PN Review Print and Online Poetry Magazine
Most Read... Rebecca WattsThe Cult of the Noble Amateur
(PN Review 239)
Mark FordLetters And So It Goes
Letters from Young Mr Grace
(aka John Ashbery)

(PN Review 239)
Kei Millerthe Fat Black Woman
In Praise of the Fat Black Woman & Volume

(PN Review 241)
Henry Kingon Toby Martinez de las Rivas
(PN Review 244)
Eavan BolandA Lyric Voice at Bay
(PN Review 121)
Vahni CapildeoOn Judging Prizes, & Reading More than Six Really Good Books
(PN Review 237)
Next Issue Jen Schmitt on Ekphrasis Rachel Hadas on Text and Pandemic Kirsty Gunn Essaying two Jee Leong Koh Palinodes in the Voice of my Dead Father Maureen Mclane Correspondent Breeze
Poems Articles Interviews Reports Reviews Contributors
PNR 250 Poetry Archive Banner
Monthly Carcanet Books
PN Review Blog

This review is taken from PN Review 35, Volume 10 Number 3, January - February 1984.

YOUNG 'ACCOMPLISHMENT' A Rumoured City, New Poets from Hull, edited by Douglas Dunn (Bloodaxe) £3.50
The Younger Irish Poets, edited by Gerald Dawe (Blackstaff Press) £4.95
Trio Poetry 3, Johnston Kirkpatrick, Peter McDonald, Trevor McMahon, (Blackstaff Press) £3.95
Hard Lines, edited by Ian Dury (Faber and Faber) £1.95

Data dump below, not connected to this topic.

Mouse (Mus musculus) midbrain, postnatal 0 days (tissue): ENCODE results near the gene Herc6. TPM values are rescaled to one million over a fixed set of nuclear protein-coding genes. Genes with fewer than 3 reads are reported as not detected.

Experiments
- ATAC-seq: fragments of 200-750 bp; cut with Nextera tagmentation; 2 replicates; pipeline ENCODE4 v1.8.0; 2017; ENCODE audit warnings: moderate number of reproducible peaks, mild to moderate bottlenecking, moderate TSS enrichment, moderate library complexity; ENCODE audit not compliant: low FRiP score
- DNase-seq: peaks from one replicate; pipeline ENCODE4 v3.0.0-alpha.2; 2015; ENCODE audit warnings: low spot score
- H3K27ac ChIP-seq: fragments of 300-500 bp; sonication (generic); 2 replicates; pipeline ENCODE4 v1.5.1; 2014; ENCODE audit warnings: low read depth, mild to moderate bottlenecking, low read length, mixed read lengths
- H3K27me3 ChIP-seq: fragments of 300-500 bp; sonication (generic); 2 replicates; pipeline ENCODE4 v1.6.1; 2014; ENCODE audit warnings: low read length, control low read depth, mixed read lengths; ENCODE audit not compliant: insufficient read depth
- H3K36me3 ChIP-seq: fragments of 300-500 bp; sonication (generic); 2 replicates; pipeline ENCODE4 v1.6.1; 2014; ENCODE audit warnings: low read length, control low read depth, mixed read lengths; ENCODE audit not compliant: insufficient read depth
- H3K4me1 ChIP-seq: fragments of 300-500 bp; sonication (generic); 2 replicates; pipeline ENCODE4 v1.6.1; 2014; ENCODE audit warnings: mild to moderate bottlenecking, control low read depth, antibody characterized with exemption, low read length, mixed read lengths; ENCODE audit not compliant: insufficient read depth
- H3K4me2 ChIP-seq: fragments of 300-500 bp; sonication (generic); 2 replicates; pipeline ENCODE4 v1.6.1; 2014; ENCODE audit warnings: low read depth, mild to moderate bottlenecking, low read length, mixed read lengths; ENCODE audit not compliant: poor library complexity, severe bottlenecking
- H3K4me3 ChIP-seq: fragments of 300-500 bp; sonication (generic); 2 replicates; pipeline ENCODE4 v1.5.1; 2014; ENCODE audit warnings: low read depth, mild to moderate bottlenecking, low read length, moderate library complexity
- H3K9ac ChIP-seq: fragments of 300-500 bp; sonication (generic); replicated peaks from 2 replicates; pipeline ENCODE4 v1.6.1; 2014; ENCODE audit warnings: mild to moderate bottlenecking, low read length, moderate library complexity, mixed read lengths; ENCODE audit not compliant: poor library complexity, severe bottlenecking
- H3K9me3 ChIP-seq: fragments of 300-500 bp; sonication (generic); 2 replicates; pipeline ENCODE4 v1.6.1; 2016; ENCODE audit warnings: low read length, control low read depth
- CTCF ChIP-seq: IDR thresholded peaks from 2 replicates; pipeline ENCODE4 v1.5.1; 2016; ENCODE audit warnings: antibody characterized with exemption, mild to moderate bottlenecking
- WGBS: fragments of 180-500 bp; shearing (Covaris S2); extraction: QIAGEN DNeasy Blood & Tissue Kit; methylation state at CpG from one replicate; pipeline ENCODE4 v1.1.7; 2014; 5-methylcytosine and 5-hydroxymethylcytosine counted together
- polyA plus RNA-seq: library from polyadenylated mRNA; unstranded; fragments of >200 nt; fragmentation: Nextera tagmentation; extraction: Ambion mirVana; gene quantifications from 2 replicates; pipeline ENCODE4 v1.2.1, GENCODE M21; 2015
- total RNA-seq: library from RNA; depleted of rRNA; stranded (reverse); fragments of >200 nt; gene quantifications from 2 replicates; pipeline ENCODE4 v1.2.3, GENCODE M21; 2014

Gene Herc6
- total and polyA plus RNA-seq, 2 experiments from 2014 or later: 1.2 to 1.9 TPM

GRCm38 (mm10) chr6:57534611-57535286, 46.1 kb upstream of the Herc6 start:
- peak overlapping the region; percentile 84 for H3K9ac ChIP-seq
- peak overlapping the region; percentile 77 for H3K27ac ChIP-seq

I must admit to opening Douglas Dunn's anthology A Rumoured City, New Poets from Hull with more than solely literary interest. Part of my childhood was spent in Hull and I still possess a postcard of the splendid - brooding/alert, ascetic/sensual - portrait of the young Andrew Marvell which hangs in the Ferens Art Gallery. And my adolescence was spent twenty miles away on the coast of Holderness; as Philip Larkin writes in his foreword to this anthology: 'Behind Hull is the plain of Holderness, lonelier and lonelier, and after that the birds and lights of Spurn Head, and then the sea. One can go ten years without seeing these things, yet they are always there, giving Hull the air of having its face half-turned towards distance and silence, and what lies beyond them'. I can assent to all of that.

Of the poets gathered here it is Genny Rahtz who best conveys a sense of that landscape; '. . . waterways/whose tides leave their bloom/to silt the docks . . .' and


Recognition of debris
And the smell of dry-popping seaweeds . . .
We leave them lying in ant-sand
And crouch over pebbles
To subtract the odd piece
Of wet colour.


Frank Redpath, born in 1927 and rather older than the other contributors, also catches much of the area's strange combination of openness (the wide, flat land) and privacy (life as it ...


Searching, please wait... animated waiting image